Local Laws and Customs

Local laws and customs

Illegal Drugs

Drug trafficking is a serious problem in Ecuador. Do not handle illicit drugs, and do not transport packages in your luggage back to Ireland for anyone, even if they are well known to you. Arrests for drug trafficking are common and conviction leads to severe penalties, including up to two years being held on remand prior to sentencing and lengthy prison sentences in harsh and dangerous conditions in Ecuadorian prisons.

Natural Disasters and Climate

Natural disasters and climate

Please be aware that Ecuador is in an earthquake zone and is also subject to volcanic eruptions. Travelers should check the website of the National Ecuadorian Geophysics Institute for the latest information.

Climate

The country has a very wide-ranging climate. The four main regions of the country are La Sierra (Highlands), La Costa (Coastal Lowlands), El Oriente (Amazon region) and the Galapagos Islands and each of them has different temperatures, climates and seasons.

La Sierra (Highlands) has cooler weather and temperatures change with altitude. In the Andes, the climate changes according to the elevation and the period of the year. The temperature in Quito at night is 7ºC, 26ºC at midday; the average temperature is around 16ºC. La Costa's (Coastal lowlands) climate is normally very warm with an average temperature of 25ºC to 31ºC throughout the year. The rainy season is from December to May which is warm and very humid. The dry season is slightly humid. The climate in Piedra Blanca (settled between the upland and lowlands) is very pleasant. El Oriente (Amazon region) usually has a warm, rainy and humid climate. Average daylight temperature varies from 23ºC to 25ºC. The Galapagos Islands experience warm and dry climate which continue throughout the year, 28º C is the average temperature.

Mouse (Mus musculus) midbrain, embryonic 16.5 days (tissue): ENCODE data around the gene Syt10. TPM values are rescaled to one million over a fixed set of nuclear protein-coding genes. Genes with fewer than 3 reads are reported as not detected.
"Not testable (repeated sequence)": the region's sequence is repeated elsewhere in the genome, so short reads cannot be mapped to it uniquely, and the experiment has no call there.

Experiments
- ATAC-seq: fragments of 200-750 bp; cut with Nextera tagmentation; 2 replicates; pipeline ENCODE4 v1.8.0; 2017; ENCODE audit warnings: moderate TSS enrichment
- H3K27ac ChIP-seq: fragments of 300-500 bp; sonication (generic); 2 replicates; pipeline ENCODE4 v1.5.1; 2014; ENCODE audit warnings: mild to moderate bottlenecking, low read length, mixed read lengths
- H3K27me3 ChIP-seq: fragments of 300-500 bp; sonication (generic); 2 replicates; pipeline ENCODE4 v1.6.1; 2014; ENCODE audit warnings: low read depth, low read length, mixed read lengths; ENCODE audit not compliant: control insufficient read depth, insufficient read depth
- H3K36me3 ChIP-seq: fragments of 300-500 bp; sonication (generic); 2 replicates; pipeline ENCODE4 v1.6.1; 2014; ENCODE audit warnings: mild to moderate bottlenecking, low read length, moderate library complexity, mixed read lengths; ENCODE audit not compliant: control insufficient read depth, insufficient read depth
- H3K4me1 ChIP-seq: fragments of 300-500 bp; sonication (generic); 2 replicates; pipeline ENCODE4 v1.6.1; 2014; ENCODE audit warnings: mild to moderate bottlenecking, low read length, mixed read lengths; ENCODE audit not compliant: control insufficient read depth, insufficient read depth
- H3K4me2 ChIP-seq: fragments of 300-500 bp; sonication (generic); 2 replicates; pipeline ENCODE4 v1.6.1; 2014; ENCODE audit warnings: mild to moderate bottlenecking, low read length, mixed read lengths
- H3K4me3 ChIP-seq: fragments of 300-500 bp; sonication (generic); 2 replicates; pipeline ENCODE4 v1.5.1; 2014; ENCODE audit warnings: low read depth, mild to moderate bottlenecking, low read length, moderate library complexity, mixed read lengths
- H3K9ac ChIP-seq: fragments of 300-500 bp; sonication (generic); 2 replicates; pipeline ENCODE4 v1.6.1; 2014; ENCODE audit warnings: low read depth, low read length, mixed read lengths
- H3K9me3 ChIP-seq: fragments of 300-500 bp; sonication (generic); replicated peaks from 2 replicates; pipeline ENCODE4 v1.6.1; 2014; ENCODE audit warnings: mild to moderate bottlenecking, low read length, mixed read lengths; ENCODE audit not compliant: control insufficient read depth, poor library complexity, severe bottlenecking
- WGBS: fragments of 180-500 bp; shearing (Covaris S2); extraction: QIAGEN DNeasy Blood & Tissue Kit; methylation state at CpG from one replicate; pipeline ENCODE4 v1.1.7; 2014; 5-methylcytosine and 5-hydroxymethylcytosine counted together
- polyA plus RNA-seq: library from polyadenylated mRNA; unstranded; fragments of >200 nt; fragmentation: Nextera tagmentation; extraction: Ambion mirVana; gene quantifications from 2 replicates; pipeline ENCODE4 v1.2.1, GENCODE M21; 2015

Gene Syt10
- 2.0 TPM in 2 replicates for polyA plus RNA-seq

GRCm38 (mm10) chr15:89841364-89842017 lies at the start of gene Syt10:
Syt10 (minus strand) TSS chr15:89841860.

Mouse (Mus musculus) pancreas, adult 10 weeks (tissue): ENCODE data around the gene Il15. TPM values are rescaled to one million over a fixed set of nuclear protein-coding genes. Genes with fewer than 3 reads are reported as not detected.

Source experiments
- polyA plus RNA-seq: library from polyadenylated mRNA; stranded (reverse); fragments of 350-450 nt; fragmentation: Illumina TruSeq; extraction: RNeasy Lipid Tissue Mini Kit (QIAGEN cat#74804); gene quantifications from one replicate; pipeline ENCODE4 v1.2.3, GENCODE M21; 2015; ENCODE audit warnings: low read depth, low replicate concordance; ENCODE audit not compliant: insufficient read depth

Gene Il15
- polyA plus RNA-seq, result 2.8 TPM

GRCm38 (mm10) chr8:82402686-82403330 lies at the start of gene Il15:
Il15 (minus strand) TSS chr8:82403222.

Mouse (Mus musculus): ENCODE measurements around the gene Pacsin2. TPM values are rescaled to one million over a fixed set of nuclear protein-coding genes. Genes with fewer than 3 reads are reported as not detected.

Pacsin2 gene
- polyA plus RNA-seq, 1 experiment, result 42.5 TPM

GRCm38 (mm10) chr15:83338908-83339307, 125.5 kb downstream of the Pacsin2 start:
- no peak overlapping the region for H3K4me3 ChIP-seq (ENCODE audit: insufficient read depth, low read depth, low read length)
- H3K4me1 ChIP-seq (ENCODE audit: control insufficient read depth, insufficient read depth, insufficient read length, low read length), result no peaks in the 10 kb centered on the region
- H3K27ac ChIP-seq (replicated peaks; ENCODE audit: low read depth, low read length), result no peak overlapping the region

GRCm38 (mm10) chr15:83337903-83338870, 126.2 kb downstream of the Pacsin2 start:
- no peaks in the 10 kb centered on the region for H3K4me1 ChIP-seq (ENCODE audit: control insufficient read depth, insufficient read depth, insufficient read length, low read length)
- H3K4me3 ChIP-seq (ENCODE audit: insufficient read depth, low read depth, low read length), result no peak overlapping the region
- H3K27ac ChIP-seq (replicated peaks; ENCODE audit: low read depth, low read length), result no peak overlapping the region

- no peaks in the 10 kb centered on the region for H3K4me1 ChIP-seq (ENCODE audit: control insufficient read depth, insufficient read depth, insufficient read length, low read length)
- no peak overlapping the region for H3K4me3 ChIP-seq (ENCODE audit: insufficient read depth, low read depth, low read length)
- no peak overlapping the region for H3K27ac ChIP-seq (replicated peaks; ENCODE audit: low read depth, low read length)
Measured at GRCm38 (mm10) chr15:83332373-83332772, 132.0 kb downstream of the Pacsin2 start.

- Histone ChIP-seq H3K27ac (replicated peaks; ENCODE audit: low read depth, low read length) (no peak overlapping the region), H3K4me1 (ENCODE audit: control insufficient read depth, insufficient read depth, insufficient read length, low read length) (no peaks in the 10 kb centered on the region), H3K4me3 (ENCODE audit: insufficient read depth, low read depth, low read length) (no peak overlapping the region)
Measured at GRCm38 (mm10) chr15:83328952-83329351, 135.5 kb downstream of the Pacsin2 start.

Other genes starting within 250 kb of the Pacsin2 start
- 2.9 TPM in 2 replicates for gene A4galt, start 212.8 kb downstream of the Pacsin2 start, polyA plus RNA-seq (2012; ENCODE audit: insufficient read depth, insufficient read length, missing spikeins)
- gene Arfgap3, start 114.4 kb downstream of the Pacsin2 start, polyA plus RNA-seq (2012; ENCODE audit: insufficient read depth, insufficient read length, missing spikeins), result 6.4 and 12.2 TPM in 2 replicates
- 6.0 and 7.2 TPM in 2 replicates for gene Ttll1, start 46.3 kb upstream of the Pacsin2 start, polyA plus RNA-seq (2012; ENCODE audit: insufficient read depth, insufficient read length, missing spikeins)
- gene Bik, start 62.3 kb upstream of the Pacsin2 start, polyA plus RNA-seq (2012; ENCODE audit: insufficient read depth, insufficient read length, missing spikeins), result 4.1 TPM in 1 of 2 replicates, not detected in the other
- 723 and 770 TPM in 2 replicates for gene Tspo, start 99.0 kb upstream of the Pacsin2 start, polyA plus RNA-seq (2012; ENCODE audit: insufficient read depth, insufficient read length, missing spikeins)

Additional Information

Additional information

Entry requirements (visa/passport)

If you are unsure of the entry requirements for this country, including visa and other immigration information, ask your travel agent or contact the country’s nearest Embassy or Consulate.

You can also check with them how long your passport must be valid for.

Passports

It’s advisable to take a number of photocopies of your passport with you. During your stay you should carry a photocopy of your passport at all times.

Health

Check with your doctor well in advance of travelling (8 weeks)to see if you need any vaccinations for Ecuador.